Saturday, January 5, 2013

Industrial Chic

For many years I have fantasized about the idea of designing a Christmas tree fabricated entirely out of rebar.

Off and on I would try to produce a rendering of the imagined tree, but it wasn’t until I hit upon the idea of drawing out each tier as though viewed from above that my ideas actually coalesced.  My first design was severely symmetrical, but looking at the drawings I realized that balanced asymmetry (the so-called “occult balance” espoused by Frank Alva Parsons at his famous design school), would more closely mimic a real tree.

Meeting a talented and accommodating young welder and craftsman gave me the final impetus for creating my vision.  Though I can do many things, welding is not among them, so having a collaborator who understood my concept was a godsend. I told him that above all I did not want the tree to look “cute” or artsy, and I must say he got it in one.

As a first step I mocked up a tree using sheets of heavy cardboard, cut into the outline of branches and stacked on a threaded rod.

cardboard mock up
This wobbly construction I took to my welder, and he copied it brilliantly, the results far exceeding my wildest expectations.  His suggestion to use three different weights of rebar for the trunk to mimic the taper of a real tree was a subtle but telling detail of his work.  When I saw the finished tree it was so elegant I almost hated to decorate it!  

The silhouette cast such remarkable shadows on the wall, and the silhouette really did mimic my beloved silvertips, so much so that I christened it Abies rebar Magnifica, and claimed it a newly discovered species found growing in the urban forest.  

"branching out"
Abies Rebar Magnifica 
As part of my fantasy, I had over time assembled a small collection of industrial detritus—orphaned metal parts from another age of the world.  To the same end, I also acquired bits of bent wire picked up on the roadside, and bought random lengths of old chain, because they reminded me of nothing so much as industrial versions of the paper chains we all made as children.

Even though the tree was designed to mimic a silvertip, it eventually dawned on me that the entire concept was actually more abstract than figurative—rather in the manner of the Cubist-inspired metal “trees” in the German pavilion at the 1925 Paris Expo.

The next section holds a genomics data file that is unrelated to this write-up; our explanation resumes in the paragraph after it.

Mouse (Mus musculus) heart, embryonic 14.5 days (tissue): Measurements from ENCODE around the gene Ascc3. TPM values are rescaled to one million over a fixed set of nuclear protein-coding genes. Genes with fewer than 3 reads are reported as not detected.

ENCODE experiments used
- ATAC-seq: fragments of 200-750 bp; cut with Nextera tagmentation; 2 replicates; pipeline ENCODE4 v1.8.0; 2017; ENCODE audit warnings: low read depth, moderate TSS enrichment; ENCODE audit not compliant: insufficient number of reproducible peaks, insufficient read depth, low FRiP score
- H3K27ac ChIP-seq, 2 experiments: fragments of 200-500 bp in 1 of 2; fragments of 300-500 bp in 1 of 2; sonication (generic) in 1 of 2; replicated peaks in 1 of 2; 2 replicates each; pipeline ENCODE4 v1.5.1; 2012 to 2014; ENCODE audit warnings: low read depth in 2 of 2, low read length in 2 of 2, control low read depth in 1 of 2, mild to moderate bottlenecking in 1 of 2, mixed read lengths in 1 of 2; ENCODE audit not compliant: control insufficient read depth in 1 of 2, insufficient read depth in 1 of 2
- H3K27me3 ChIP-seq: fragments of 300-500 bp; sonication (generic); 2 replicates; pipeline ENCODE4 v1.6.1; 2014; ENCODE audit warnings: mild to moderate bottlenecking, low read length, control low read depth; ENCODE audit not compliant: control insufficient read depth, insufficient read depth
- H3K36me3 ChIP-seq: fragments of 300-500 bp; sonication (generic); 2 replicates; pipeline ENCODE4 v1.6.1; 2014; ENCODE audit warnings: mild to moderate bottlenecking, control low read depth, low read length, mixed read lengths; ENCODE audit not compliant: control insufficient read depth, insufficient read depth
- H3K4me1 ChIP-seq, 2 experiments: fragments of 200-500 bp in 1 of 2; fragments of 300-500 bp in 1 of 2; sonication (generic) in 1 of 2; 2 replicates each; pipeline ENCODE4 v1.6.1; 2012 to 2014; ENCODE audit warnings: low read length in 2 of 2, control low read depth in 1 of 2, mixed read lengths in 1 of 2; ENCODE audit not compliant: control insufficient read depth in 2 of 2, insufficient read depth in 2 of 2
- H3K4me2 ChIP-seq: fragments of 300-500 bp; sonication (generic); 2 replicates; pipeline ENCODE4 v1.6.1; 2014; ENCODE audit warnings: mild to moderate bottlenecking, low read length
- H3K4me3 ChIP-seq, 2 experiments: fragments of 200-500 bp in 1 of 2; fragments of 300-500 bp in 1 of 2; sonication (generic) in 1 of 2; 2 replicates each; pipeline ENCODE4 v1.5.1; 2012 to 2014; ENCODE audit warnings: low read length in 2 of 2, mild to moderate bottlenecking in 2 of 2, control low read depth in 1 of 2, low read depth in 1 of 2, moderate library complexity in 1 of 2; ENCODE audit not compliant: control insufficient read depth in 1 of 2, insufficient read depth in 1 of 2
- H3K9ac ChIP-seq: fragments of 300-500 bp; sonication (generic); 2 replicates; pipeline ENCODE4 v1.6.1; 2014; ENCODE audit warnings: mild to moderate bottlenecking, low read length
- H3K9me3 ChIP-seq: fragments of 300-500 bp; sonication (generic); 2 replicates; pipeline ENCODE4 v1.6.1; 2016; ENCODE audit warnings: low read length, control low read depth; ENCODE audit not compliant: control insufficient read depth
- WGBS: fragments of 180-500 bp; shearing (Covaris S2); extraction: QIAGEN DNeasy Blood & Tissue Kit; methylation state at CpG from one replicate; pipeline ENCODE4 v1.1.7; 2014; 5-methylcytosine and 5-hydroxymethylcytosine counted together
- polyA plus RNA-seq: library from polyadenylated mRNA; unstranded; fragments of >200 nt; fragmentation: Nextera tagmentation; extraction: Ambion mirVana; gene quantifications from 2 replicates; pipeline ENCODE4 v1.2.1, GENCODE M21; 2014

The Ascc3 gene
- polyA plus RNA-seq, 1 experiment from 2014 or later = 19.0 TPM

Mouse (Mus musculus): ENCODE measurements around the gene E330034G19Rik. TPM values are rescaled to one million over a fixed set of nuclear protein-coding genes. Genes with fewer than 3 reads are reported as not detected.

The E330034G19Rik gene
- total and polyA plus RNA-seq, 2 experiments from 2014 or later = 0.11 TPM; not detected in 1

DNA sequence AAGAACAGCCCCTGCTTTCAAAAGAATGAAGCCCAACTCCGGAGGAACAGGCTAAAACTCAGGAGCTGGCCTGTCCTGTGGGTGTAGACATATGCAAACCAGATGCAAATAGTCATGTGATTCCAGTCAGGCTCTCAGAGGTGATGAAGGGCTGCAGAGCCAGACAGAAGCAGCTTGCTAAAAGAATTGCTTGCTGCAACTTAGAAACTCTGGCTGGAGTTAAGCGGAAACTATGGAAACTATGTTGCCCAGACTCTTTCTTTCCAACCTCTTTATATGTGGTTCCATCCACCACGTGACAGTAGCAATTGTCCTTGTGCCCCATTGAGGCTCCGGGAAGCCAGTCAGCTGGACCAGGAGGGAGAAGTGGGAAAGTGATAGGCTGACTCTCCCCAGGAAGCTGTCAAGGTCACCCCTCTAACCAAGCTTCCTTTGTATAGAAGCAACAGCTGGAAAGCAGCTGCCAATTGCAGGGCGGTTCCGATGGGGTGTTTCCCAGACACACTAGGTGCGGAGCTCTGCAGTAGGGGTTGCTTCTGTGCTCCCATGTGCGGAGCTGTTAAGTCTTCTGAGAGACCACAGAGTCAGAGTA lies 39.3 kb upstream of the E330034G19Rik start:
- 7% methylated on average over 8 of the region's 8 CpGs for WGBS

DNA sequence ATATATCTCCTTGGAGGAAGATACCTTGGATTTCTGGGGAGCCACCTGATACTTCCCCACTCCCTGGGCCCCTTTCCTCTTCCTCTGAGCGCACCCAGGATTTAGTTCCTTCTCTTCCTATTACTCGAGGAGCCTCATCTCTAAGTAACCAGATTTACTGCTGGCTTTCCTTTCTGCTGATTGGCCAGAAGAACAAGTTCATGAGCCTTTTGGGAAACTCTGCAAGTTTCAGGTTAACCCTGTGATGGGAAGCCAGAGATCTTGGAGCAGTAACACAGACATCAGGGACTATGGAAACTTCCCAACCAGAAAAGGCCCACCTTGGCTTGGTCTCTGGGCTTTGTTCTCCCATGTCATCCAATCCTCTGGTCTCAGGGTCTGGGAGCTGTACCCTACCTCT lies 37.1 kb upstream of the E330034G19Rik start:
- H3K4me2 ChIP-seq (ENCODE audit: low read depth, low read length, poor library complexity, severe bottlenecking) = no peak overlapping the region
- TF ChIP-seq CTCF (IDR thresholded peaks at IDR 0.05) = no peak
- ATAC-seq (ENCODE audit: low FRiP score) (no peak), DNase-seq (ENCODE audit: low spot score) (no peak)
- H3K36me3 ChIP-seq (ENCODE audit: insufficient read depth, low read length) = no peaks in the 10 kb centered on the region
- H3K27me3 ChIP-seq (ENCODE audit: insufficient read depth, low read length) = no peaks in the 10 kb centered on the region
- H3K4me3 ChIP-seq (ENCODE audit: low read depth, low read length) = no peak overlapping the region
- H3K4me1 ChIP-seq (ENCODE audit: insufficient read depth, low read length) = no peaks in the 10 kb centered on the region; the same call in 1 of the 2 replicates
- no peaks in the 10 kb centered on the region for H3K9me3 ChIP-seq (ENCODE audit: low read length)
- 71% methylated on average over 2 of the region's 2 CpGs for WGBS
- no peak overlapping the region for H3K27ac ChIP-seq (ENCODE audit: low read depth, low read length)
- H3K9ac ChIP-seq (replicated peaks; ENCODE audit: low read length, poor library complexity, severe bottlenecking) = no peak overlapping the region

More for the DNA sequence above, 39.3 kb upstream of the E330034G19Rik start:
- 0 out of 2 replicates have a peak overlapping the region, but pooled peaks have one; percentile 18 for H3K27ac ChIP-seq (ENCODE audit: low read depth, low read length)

When I began to assemble my bits of cast-off metal into “ornaments”, I also realized that some of my attempts were just too studied.  Not surprisingly, rings of skeleton keys, old bronze locks, and discarded spark plugs were all naturals, perfect "as found", while the most effective assembled ornaments had an offhand quality to them.  With the exception of a single length of rusty chain, all the metal pieces were detailed by being buffed on the wheel and then paste waxed.  This made them gleam, and gave life and sparkle to the otherwise muted palate of steel and brass and iron.

Among the few “figurative” things decorating the tree were candles, both electric ones with flickering bubs (these had vintage plumber's "putty cups" as bobeche) and old-fashioned Christmas candles in gilt tin clips.  I also added a few gilded walnuts, always a nice old fashioned touch. 

My welder asked me if I were going to hang the traditional pickle on the tree, which up until then had actually not occurred to me.  Since the tradition of the pickle is one I dearly love, I found some artificial pickles and painted them to look like metal—graphite and aluminum and gold—and hid them in the branches.

One of my signatures is that every tree I decorate contains at least one bird’s nest.  This of course stems from the old German custom of putting a nest in one’s Christmas tree to bring good luck in the coming year.  In a moment of inspiration I realized that industrious little industrial birds would no doubt have made their nests of metal, so I took different weights of steel wool (OOOO to line the nests instead of down, naturally) as well as copper and stainless steel scrubbing pads, and made my own.  I thought the results were quite hilarious and decided they were both elegant and witty—two of my very favorite attributes.

In the end I felt the tree in its entirety qualified as elegant and witty, and I was as happy with the final result as it is mortally possible to be. 

I actually had so much fun decorating for my imagined Industrial Christmas that it made me feel like a kid again, filled with that sense of wonder and delight that is one of the most endearing and enviable qualities children possess.  Indeed, the entire experience had a delicious sense of play to it that we as adults—even those of us lucky enough to be engaged in creative work—rarely get to experience!

"O du fröhliche, o du selige,
gnadenbringende Weihnachtszeit!"